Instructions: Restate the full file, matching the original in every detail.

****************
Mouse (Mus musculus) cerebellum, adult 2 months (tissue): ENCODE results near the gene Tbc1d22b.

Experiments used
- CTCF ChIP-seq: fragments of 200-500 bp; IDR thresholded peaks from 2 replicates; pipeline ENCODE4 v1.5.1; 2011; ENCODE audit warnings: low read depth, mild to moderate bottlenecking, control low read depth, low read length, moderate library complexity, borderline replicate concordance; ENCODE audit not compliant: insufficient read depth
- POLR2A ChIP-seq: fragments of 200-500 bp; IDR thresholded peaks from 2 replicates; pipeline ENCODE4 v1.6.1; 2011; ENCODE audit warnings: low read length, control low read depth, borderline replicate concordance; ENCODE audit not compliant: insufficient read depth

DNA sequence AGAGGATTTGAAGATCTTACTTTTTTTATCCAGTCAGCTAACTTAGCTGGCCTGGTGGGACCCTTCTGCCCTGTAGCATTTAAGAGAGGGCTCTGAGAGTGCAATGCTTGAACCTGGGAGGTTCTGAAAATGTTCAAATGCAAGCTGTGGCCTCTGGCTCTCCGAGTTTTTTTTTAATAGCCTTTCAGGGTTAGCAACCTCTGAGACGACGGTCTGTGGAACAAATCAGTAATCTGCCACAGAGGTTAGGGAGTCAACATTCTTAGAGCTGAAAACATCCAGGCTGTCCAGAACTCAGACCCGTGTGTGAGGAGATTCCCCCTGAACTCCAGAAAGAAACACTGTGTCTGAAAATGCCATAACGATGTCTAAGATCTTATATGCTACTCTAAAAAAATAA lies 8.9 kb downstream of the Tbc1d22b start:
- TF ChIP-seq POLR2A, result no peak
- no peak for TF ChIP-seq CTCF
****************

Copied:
Mouse (Mus musculus) cerebellum, adult 2 months (tissue): ENCODE results near the gene Tbc1d22b.

Experiments used
- CTCF ChIP-seq: fragments of 200-500 bp; IDR thresholded peaks from 2 replicates; pipeline ENCODE4 v1.5.1; 2011; ENCODE audit warnings: low read depth, mild to moderate bottlenecking, control low read depth, low read length, moderate library complexity, borderline replicate concordance; ENCODE audit not compliant: insufficient read depth
- POLR2A ChIP-seq: fragments of 200-500 bp; IDR thresholded peaks from 2 replicates; pipeline ENCODE4 v1.6.1; 2011; ENCODE audit warnings: low read length, control low read depth, borderline replicate concordance; ENCODE audit not compliant: insufficient read depth

DNA sequence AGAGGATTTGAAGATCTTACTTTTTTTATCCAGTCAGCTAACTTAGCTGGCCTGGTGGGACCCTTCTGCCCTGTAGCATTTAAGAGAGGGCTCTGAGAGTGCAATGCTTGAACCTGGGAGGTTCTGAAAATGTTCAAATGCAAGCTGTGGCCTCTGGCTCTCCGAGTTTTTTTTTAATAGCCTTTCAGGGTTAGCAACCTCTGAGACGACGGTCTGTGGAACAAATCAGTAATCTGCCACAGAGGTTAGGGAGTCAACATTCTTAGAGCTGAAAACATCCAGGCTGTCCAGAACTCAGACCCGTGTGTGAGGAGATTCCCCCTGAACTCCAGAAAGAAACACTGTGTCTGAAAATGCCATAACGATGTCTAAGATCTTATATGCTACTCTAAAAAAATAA lies 8.9 kb downstream of the Tbc1d22b start:
- TF ChIP-seq POLR2A, result no peak
- no peak for TF ChIP-seq CTCF